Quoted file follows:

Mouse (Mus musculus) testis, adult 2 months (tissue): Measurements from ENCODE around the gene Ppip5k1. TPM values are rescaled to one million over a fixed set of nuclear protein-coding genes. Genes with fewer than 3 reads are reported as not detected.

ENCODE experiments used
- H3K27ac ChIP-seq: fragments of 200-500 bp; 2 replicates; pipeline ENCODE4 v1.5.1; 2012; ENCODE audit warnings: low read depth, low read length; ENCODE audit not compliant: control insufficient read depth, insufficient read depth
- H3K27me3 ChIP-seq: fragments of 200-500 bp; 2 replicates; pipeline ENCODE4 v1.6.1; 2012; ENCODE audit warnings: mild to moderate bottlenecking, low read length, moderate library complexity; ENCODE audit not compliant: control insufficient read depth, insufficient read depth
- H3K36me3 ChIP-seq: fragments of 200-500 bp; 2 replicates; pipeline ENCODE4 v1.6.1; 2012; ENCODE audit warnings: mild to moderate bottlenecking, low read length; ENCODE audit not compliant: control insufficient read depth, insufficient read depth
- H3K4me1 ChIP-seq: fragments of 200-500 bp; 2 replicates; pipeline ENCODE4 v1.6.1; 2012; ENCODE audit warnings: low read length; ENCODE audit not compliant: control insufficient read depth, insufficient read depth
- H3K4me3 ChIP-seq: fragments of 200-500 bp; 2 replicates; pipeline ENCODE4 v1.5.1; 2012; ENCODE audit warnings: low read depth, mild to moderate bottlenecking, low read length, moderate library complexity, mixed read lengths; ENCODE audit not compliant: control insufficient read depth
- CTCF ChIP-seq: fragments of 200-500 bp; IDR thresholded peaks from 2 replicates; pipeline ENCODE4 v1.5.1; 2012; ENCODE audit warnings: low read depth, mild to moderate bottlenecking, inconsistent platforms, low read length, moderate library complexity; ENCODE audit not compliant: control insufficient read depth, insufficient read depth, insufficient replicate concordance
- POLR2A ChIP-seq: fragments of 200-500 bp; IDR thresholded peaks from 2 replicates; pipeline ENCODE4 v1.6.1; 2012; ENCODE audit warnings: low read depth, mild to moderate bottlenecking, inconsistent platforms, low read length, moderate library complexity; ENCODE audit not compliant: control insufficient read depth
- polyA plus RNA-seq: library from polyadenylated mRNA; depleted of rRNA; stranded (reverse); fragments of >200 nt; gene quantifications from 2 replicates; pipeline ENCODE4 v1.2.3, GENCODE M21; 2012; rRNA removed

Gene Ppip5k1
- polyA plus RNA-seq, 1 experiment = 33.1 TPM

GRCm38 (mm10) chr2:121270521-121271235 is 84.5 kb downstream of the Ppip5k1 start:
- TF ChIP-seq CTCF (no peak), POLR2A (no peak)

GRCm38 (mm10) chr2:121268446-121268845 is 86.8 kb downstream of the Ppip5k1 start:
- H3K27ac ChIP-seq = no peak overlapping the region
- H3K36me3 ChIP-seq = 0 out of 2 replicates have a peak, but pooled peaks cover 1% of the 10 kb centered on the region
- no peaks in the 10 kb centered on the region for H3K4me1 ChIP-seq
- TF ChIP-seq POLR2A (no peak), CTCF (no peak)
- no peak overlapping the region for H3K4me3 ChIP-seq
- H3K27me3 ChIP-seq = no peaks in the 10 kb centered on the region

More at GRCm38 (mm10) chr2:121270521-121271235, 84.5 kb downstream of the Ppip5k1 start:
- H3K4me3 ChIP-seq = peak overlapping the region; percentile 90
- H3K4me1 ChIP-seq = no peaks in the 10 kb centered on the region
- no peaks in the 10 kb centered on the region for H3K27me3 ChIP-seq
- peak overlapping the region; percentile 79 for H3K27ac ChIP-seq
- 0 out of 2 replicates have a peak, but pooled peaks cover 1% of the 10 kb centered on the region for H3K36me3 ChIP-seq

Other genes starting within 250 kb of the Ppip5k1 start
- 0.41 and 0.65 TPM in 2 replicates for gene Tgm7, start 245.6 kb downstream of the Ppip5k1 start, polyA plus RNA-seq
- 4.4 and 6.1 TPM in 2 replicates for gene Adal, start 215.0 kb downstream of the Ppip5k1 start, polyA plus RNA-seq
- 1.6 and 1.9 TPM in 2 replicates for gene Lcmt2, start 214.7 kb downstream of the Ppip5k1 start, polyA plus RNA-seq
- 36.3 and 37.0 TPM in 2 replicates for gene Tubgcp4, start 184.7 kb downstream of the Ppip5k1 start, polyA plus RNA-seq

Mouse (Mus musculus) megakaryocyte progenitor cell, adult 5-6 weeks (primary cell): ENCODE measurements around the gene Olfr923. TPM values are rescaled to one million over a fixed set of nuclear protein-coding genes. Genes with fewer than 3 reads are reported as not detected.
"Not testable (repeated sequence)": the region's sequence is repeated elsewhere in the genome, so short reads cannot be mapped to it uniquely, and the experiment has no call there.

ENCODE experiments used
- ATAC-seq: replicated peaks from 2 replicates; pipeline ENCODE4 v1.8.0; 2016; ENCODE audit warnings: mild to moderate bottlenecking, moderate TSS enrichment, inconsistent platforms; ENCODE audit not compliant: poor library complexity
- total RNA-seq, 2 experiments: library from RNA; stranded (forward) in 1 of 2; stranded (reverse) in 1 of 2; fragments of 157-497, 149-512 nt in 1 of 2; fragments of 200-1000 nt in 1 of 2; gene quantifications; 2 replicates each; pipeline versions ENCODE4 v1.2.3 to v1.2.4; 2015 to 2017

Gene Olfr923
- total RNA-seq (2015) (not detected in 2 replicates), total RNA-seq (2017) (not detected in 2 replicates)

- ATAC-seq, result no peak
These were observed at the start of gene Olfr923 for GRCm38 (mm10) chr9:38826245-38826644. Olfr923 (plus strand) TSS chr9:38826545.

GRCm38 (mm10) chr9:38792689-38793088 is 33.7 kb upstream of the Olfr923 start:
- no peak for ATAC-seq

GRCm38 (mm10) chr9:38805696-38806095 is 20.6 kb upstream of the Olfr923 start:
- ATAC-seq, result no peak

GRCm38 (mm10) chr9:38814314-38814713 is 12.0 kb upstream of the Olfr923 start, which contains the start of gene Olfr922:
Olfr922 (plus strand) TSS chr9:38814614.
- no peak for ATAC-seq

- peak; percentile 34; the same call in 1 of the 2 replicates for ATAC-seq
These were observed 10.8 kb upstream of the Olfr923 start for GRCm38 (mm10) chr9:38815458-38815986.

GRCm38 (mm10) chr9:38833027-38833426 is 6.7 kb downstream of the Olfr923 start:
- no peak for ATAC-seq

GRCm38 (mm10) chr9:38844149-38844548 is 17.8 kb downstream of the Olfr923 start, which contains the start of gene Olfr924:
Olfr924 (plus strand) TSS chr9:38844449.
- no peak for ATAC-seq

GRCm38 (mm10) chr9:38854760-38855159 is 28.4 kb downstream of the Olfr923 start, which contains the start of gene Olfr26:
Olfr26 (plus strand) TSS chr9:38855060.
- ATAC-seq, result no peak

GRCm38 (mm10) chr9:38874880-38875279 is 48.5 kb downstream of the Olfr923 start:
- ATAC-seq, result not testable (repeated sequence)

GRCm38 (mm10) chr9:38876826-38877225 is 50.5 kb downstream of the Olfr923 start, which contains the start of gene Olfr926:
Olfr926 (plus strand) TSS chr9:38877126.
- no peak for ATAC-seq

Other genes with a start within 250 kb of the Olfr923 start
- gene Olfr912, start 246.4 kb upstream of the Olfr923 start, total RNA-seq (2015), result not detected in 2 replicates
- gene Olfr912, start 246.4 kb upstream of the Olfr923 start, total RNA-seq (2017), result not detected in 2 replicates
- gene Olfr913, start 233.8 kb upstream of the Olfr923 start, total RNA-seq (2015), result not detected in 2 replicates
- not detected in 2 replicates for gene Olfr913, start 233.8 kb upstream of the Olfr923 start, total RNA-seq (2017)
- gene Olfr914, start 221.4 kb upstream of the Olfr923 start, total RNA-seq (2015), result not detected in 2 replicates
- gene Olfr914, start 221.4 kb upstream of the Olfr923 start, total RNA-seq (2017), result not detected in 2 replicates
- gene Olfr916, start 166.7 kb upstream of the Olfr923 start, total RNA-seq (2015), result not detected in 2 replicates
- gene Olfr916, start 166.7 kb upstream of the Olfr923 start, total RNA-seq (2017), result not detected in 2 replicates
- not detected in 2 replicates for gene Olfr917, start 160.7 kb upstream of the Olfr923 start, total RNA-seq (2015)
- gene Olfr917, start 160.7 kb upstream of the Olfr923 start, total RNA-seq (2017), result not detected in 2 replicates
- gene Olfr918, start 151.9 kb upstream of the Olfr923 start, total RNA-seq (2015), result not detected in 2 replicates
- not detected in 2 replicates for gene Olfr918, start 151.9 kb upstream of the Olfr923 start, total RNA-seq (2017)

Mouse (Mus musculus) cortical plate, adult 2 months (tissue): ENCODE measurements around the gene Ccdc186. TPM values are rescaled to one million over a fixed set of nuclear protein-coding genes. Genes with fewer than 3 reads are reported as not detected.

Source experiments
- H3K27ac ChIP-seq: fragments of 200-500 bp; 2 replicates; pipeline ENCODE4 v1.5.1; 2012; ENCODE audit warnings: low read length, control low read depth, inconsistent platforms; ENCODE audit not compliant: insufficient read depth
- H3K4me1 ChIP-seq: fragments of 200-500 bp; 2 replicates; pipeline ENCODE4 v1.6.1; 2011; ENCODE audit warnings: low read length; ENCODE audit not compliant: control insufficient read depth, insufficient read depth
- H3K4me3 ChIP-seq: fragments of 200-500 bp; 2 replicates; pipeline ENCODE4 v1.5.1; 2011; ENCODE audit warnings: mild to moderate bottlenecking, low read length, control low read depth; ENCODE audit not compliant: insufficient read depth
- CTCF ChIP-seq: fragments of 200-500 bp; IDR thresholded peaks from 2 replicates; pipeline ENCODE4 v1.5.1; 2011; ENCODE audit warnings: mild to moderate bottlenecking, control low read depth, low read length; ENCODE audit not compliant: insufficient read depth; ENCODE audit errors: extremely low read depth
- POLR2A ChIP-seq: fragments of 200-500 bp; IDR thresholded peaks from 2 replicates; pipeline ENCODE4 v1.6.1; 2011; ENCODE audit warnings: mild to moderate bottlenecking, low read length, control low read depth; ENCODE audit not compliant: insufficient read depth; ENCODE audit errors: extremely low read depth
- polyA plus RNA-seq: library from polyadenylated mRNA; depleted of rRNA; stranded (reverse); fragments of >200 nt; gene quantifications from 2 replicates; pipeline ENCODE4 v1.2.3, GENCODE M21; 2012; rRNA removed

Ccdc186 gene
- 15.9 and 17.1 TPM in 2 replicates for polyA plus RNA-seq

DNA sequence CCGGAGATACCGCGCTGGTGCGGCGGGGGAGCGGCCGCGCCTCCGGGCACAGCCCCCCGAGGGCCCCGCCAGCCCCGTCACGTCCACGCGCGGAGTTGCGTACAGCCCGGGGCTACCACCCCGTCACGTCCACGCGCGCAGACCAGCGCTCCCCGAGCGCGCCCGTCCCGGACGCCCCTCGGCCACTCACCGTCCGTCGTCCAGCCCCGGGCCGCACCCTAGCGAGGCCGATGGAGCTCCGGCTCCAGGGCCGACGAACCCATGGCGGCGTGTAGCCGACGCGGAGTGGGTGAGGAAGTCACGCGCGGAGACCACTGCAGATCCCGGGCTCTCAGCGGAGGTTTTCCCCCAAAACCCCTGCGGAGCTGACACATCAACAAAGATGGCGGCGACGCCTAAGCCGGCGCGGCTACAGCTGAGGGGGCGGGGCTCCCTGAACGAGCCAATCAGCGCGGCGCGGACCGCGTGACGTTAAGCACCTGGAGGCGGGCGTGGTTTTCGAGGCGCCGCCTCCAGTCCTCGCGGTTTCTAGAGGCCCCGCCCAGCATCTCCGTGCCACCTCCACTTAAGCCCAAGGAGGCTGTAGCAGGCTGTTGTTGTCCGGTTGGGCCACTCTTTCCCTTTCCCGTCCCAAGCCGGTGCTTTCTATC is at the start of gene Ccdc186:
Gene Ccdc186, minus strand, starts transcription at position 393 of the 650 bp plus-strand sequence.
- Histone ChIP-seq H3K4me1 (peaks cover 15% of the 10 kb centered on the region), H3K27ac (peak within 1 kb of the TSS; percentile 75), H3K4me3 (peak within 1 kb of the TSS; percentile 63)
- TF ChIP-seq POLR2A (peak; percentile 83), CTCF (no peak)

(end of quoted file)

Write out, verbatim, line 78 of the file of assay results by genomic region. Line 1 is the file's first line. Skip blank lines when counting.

Source experiments